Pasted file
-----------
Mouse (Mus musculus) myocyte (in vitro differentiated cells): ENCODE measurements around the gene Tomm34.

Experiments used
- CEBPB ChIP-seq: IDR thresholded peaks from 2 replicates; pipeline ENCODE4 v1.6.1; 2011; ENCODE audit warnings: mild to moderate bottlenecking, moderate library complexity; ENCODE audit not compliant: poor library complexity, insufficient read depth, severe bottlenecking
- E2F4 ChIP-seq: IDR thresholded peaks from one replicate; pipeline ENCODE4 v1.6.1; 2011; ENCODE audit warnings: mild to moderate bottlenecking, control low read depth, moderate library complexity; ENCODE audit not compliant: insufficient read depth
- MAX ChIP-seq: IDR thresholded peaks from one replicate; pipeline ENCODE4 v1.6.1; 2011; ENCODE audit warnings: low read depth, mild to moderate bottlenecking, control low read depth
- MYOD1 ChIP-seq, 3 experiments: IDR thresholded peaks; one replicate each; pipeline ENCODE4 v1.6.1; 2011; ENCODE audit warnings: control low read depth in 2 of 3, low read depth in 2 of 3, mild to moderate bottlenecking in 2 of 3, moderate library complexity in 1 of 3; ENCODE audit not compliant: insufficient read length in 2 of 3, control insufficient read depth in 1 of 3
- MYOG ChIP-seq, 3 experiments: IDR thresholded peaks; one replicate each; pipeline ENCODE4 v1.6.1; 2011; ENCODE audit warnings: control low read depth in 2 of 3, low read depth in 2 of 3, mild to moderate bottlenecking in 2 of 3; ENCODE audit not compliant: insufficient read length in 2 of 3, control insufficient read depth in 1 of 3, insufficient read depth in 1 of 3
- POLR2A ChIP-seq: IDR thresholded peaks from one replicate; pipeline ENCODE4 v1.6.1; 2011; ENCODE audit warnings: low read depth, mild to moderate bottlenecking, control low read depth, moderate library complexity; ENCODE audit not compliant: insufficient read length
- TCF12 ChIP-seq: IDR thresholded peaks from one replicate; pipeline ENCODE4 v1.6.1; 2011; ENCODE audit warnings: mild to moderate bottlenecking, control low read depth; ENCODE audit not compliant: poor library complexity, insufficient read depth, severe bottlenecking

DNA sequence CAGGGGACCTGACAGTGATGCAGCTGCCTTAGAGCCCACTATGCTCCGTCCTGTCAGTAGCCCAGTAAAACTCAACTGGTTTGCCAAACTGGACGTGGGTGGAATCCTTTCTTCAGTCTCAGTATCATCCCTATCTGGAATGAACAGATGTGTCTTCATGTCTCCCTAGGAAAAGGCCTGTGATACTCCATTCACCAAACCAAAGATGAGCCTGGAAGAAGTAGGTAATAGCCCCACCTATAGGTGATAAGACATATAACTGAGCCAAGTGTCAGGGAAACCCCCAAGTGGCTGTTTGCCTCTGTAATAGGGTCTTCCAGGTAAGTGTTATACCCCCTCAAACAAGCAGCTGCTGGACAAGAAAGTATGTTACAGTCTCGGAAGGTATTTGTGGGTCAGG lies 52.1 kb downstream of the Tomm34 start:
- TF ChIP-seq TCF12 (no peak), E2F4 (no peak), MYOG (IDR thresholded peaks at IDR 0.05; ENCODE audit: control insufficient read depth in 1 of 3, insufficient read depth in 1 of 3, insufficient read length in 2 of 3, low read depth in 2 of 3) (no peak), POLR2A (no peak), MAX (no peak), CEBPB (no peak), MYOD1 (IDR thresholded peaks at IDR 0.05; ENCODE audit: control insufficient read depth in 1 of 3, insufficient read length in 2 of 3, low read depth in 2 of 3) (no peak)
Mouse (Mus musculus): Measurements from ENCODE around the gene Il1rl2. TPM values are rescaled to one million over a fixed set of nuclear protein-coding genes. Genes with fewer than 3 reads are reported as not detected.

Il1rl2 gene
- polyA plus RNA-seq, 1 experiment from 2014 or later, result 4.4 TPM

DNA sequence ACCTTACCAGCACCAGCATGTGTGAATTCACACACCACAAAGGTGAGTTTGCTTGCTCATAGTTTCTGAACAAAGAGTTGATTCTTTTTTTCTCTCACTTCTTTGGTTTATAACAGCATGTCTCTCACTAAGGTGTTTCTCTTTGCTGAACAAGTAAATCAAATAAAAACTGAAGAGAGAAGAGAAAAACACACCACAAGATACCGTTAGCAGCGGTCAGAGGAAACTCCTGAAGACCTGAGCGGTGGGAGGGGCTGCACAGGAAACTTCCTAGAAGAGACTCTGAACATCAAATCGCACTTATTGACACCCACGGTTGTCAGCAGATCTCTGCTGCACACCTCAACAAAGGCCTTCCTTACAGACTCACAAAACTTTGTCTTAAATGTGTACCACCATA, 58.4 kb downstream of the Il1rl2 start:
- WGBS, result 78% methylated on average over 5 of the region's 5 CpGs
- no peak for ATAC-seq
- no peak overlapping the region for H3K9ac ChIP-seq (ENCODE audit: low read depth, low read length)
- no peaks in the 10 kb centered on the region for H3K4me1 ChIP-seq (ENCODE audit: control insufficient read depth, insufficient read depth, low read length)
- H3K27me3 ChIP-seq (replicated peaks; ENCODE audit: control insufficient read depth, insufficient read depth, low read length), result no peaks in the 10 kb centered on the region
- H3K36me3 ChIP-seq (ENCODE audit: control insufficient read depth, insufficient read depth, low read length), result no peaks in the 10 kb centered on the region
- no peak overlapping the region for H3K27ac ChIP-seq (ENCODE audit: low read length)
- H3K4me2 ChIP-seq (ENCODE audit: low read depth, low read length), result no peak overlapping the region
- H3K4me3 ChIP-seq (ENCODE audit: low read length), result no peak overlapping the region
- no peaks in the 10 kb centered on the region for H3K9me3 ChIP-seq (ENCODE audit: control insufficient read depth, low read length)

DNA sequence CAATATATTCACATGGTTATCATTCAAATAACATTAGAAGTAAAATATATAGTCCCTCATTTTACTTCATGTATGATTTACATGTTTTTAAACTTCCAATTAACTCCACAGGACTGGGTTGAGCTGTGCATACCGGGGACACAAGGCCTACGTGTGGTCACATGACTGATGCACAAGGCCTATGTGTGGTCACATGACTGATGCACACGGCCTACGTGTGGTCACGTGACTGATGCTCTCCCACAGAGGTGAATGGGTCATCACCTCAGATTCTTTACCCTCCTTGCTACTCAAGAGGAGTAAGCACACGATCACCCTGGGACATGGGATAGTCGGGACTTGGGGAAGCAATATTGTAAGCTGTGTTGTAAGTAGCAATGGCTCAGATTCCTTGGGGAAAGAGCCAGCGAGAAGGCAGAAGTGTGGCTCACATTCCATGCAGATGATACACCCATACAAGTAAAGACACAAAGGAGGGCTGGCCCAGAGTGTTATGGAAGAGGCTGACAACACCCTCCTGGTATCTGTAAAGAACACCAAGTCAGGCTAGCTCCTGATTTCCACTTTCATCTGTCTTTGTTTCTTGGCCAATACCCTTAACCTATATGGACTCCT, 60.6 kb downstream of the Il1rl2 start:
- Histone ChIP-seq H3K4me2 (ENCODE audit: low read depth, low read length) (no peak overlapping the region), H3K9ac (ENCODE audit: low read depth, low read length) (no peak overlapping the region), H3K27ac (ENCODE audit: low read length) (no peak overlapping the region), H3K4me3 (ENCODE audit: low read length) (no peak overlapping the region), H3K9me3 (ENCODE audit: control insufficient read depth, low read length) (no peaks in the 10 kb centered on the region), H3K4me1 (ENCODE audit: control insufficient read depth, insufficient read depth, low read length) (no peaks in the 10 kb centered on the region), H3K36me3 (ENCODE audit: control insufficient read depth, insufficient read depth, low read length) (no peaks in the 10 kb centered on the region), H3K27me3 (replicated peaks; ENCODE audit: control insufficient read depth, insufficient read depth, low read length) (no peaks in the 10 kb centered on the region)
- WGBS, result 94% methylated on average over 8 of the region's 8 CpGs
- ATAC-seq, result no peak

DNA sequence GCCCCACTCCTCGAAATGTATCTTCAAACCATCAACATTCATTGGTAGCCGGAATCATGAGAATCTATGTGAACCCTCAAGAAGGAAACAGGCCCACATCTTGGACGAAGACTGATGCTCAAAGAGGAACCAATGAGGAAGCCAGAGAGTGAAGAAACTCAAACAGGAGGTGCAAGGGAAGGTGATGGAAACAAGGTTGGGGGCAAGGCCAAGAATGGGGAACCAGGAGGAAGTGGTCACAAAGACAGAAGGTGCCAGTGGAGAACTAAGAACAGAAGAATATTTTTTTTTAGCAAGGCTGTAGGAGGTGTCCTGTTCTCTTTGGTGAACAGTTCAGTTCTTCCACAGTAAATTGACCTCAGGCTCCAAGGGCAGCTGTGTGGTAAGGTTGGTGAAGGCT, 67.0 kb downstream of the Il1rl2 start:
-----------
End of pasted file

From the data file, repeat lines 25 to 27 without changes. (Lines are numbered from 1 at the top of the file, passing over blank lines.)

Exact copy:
- no peaks in the 10 kb centered on the region for H3K9me3 ChIP-seq (ENCODE audit: control insufficient read depth, low read length)

DNA sequence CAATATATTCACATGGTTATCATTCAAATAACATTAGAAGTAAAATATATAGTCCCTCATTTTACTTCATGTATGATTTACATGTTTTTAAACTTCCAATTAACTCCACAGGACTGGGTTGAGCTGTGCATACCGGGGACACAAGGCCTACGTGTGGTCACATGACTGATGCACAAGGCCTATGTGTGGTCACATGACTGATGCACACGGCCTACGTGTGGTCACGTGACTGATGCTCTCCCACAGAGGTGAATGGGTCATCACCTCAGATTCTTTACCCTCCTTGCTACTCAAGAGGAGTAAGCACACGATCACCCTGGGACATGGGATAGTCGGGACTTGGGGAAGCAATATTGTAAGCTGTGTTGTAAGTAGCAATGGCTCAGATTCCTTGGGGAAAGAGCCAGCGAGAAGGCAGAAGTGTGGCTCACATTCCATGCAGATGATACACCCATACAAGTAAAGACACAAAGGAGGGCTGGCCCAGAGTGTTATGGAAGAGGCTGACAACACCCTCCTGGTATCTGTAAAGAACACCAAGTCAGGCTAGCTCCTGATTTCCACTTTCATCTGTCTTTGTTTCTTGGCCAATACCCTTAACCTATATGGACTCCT, 60.6 kb downstream of the Il1rl2 start:
- Histone ChIP-seq H3K4me2 (ENCODE audit: low read depth, low read length) (no peak overlapping the region), H3K9ac (ENCODE audit: low read depth, low read length) (no peak overlapping the region), H3K27ac (ENCODE audit: low read length) (no peak overlapping the region), H3K4me3 (ENCODE audit: low read length) (no peak overlapping the region), H3K9me3 (ENCODE audit: control insufficient read depth, low read length) (no peaks in the 10 kb centered on the region), H3K4me1 (ENCODE audit: control insufficient read depth, insufficient read depth, low read length) (no peaks in the 10 kb centered on the region), H3K36me3 (ENCODE audit: control insufficient read depth, insufficient read depth, low read length) (no peaks in the 10 kb centered on the region), H3K27me3 (replicated peaks; ENCODE audit: control insufficient read depth, insufficient read depth, low read length) (no peaks in the 10 kb centered on the region)